An object of the present invention is to provide effective, convenient, quick, safe, and reliable mandibular advancement for situations in which the advancement, and the resulting opening of the airway, is needed for shorter periods of time, for example, during several hours of surgery or over-night in a sleep lab. The appliance of the present invention is effective without requiring custom-fitting or expensive lab work, so that the invention may be economically used and disposed of after one use. The present invention is particularly effective as a disposable, economical testing or "titration" device to help medical professionals determine whether a mandibular 25 advancement appliance alleviates the patient's snoring or OSA problems, and whether the added investment in a custom-built appliance would be beneficial. The present invention is also particularly effective as a disposable device for one-time use by anesthesiologists, to prevent a patient's airway from becoming obstructed by the patient's own tongue while under anaesthesia.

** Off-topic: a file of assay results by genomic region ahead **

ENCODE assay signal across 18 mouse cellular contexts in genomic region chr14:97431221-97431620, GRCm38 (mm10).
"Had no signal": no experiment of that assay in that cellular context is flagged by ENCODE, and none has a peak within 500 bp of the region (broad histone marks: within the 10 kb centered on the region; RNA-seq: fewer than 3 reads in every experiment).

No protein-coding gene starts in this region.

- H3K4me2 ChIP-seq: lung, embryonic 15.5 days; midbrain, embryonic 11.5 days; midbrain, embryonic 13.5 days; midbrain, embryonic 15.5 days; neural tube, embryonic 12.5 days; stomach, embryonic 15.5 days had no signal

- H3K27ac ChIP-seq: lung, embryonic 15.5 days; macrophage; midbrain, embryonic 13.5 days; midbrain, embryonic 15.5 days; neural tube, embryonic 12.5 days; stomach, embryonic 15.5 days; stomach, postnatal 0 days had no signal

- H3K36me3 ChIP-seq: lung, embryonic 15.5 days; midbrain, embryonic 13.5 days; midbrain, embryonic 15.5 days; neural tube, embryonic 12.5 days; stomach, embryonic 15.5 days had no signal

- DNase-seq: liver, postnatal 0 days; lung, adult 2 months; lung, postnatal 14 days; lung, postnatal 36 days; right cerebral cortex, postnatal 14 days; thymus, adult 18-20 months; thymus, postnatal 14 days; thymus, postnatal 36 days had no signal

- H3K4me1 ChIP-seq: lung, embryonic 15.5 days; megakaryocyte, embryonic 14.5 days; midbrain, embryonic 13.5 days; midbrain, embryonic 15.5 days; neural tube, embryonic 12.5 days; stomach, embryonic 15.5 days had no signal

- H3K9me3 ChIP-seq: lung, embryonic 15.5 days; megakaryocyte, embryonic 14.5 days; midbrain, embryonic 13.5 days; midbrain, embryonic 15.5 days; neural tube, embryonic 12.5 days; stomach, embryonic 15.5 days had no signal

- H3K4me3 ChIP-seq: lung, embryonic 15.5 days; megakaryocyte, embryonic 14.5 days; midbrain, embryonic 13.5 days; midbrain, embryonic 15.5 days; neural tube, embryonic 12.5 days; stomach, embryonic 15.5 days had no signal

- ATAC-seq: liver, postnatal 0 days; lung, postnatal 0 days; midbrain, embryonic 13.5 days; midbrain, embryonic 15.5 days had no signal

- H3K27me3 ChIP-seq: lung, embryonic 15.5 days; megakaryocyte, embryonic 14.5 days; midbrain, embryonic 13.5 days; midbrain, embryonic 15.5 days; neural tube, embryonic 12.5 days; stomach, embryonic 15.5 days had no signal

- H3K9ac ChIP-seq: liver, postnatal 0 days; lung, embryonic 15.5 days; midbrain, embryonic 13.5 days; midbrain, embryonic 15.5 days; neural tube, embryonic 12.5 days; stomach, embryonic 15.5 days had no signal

Both installation and removal of the invented appliance are quick and straightforward, allowing quick action in preparation for surgery or testing or during an emergency in surgery. The appliance of the present invention comprises two trays, an upper tray for temporary securement to the user's maxillary dentition, and a lower tray for temporary securement to the patient's mandibular dentition. The appliance also comprises a connection means for connecting the upper and lower trays in a position which pulls the lower tray, and therefore, the mandible, forward relative to the upper tray and the maxilla. Minimal adjustment is needed to obtain an effective advancement of the mandible, and that advancement may be done by a quick movement of preferably a single connector.